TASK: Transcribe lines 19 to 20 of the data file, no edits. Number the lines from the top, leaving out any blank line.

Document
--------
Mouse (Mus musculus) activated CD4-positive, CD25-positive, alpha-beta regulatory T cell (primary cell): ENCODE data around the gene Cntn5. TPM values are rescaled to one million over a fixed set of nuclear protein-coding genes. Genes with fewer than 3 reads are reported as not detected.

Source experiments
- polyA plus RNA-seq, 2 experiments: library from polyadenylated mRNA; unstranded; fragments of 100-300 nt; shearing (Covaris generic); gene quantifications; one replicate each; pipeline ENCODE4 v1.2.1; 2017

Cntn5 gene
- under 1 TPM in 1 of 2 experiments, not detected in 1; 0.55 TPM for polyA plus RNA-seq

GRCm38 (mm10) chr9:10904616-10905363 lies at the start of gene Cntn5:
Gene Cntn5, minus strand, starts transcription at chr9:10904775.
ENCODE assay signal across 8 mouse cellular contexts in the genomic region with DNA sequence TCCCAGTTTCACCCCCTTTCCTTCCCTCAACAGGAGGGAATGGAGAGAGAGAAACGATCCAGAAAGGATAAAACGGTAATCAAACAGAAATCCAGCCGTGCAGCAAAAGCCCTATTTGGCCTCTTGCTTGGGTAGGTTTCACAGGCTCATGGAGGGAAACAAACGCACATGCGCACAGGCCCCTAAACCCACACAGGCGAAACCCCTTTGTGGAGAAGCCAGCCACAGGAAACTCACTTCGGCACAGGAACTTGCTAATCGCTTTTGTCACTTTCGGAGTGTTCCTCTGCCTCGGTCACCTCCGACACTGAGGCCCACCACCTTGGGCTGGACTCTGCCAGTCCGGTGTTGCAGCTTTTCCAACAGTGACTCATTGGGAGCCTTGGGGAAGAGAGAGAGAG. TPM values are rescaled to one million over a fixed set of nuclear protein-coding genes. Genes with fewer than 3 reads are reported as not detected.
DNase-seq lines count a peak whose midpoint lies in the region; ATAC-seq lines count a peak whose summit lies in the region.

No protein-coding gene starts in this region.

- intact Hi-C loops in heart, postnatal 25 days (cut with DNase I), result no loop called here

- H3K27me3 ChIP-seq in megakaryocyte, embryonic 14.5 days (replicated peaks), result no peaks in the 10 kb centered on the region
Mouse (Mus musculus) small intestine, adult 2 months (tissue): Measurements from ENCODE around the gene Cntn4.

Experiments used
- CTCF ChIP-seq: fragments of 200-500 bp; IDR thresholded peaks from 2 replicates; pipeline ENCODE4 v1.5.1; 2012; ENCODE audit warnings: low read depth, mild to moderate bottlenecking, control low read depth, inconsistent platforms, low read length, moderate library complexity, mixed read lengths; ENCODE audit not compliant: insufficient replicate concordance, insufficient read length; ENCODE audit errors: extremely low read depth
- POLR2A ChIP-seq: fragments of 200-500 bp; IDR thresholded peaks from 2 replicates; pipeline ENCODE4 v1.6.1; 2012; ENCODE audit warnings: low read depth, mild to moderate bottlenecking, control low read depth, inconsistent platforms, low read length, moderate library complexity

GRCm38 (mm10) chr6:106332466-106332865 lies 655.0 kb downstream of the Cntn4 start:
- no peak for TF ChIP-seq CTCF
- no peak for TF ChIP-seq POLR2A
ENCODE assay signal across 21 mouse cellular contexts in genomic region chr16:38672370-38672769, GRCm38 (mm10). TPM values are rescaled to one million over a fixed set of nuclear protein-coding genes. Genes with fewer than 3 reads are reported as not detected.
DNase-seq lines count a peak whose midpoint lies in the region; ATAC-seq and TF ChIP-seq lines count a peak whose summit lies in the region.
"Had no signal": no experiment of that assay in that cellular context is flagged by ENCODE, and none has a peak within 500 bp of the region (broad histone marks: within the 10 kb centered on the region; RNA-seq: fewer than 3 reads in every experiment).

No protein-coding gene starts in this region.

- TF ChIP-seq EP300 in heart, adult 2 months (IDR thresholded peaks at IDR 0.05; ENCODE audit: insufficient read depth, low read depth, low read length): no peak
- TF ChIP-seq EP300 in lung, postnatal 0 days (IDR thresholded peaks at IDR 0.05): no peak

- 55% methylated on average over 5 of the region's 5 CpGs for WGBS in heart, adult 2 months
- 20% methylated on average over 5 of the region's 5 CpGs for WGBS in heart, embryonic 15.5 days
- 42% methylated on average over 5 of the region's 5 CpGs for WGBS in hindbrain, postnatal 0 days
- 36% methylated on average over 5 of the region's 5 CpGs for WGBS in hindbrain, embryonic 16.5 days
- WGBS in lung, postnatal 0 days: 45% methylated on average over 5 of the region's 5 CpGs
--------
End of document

- no peak for TF ChIP-seq POLR2A
ENCODE assay signal across 21 mouse cellular contexts in genomic region chr16:38672370-38672769, GRCm38 (mm10). TPM values are rescaled to one million over a fixed set of nuclear protein-coding genes. Genes with fewer than 3 reads are reported as not detected.